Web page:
They chose polyamory because Mikki still wanted to be married, but she also wanted to make sure that Raheem was getting his individual needs and desires met, even if that meant meeting them with someone else. “I think that we have been programmed to think that our spouses need to be our 'everything.' We do not operate like that. There is no one way that fits all when it comes to relationships, despite what society may try to tell you. Their path to doing this thing called life together may be different from yours, but they found what works for them. We have chosen to design a marriage that works for us,” Mikki explained.
"We have chosen to design a marriage that works for us. We both consent to each of us having everything from casual sex partners to lifetime partners if it should go there. We believe love is abundant and do not limit ourselves or each other on how we express it."
She continued, “We both consent to each of us having everything from casual sexual partners to lifetime partners if it should get there. We believe love is abundant and do not limit ourselves or each other on how we express it. Our dynamic is parallel with kitchen table poly aspirations.”
Kitchen table polyamory (KTP) is a polyamorous relationship in which all participants are on friendly terms enough to share a meal at the kitchen table. Basically, it means you have some form of relationship with your partner’s other partner, whether as a group or individually. A lot of times, KTP relationships are highly personal and rooted in mutual respect, communication, and friendship.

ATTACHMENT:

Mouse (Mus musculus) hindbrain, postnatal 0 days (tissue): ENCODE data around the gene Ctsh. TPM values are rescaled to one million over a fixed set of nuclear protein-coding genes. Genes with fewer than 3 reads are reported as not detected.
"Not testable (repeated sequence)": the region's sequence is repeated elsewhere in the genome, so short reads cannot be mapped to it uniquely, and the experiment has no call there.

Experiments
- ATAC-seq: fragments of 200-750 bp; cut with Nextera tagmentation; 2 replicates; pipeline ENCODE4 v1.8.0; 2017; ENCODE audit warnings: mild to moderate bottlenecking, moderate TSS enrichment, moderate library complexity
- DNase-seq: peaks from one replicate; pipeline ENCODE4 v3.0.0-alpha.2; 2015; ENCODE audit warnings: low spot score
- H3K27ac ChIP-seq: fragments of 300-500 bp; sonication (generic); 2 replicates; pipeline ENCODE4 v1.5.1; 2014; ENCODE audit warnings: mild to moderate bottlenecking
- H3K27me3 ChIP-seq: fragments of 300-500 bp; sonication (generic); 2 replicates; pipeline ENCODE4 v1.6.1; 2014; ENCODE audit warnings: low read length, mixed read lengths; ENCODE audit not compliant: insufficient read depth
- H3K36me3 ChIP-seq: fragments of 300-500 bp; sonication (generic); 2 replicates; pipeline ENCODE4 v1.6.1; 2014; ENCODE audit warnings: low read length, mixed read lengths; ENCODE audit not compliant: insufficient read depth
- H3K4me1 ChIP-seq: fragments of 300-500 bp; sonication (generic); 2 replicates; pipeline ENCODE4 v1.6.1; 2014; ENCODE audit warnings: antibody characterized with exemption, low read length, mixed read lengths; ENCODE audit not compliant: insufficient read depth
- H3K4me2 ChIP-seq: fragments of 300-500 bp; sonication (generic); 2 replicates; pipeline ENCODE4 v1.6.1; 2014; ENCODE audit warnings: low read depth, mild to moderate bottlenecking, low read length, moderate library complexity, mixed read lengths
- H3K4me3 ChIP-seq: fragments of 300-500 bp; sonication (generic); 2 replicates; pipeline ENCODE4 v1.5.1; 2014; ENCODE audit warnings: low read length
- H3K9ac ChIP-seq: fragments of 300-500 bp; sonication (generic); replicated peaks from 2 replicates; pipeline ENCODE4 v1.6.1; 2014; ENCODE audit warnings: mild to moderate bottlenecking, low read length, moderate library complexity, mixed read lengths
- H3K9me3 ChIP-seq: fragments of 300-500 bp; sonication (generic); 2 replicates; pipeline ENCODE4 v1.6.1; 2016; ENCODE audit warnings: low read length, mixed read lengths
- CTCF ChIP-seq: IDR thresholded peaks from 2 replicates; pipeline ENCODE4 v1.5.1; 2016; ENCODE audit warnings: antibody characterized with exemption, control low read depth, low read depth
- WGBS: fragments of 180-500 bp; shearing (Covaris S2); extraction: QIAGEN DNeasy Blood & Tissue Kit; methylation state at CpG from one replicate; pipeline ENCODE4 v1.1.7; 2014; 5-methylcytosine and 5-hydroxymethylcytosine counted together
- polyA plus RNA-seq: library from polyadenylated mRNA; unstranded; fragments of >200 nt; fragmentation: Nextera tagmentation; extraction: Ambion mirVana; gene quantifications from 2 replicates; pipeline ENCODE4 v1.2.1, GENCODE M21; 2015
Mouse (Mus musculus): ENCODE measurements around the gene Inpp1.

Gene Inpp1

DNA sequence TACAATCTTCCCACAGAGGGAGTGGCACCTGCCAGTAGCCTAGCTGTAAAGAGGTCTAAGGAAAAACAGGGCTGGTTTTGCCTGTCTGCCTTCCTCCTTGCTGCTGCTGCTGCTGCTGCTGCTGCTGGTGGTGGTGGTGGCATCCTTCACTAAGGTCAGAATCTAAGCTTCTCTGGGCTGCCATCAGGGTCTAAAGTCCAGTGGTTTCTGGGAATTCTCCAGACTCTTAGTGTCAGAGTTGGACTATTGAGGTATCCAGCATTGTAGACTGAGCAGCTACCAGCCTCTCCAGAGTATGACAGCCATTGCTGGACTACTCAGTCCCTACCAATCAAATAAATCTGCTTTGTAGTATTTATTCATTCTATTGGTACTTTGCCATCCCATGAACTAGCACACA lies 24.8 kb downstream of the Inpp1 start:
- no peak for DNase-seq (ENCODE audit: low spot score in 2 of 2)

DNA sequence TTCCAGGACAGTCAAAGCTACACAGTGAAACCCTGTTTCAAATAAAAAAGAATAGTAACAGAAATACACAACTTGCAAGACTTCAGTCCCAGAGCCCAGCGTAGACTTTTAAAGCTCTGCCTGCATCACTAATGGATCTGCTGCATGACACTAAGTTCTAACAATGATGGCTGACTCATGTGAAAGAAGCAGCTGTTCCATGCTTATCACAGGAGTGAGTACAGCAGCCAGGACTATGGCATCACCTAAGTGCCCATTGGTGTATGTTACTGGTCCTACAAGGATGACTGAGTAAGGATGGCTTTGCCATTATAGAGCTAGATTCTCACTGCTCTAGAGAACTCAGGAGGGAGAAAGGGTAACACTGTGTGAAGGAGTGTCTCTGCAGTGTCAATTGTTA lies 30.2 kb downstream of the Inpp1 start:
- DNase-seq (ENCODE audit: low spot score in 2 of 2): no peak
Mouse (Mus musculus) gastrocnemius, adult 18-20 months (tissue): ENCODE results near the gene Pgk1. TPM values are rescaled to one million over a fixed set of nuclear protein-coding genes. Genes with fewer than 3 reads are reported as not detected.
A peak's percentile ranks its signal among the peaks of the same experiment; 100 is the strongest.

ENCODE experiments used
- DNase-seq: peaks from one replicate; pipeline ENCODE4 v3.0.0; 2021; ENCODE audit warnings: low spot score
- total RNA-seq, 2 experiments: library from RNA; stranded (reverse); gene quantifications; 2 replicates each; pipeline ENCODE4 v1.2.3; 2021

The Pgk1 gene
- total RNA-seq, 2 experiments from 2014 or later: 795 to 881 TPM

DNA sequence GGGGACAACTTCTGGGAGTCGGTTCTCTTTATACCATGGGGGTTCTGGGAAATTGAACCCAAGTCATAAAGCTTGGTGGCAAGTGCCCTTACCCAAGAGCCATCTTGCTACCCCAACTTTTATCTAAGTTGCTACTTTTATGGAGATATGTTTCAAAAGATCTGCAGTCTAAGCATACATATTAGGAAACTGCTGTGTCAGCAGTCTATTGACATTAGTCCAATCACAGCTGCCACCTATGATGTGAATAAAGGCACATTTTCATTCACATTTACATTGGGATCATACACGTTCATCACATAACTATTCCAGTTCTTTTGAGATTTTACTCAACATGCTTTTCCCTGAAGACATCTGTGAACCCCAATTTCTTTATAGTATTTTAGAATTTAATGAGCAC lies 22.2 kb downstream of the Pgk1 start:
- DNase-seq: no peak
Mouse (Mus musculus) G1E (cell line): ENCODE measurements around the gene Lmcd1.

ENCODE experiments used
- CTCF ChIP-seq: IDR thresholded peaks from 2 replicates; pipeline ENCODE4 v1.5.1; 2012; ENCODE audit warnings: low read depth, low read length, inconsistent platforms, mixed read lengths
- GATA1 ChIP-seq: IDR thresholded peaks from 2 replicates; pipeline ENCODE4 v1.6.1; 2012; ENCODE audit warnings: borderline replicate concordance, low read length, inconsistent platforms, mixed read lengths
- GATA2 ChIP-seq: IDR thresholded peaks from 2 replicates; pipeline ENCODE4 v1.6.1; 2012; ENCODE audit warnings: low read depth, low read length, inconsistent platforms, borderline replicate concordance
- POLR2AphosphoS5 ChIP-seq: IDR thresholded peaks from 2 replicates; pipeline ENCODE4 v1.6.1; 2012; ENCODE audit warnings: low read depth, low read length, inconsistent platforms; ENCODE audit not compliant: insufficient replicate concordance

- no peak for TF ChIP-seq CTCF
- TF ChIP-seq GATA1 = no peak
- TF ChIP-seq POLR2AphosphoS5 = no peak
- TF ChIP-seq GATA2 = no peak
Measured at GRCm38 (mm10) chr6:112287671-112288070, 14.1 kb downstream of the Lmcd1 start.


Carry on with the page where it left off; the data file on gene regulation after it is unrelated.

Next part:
Intimacy in an Asexual Polyamorous Marriage
Mikki says she and her husband, Raheem, still share intimate moments despite being in a polyamorous marriage. “Our intimacy is emotional, intellectual, spiritual, and physical, although non-sexual. We are intentional about date nights weekly, surprising and delighting each other daily, and most of all, we communicate our needs regularly. In my opinion, our intimacy is top-tier! I give my husband full-body massages, mani-pedis and make sure I am giving him small physical touches/kisses throughout the day. He is also very intentional about showing me his love and affection.”
Raheem and Mikki now use their lives as examples for others. On their website, thepolycouplenextdoor.com, they coach people interested in learning how to be consensually non-monogamous. “We are both relationship coaches. I specialized in emotional regulation, and Raheem specializes in communication and conflict resolution. The same tools we use in our marriage help our clients succeed in polyamory."
Mikki advises people who may be asexual or seeking non-monogamy to communicate their needs openly and to consider seeking sex therapy or intimacy coaching. Building a strong relationship with a non-sexual partner requires both empathy and compassion.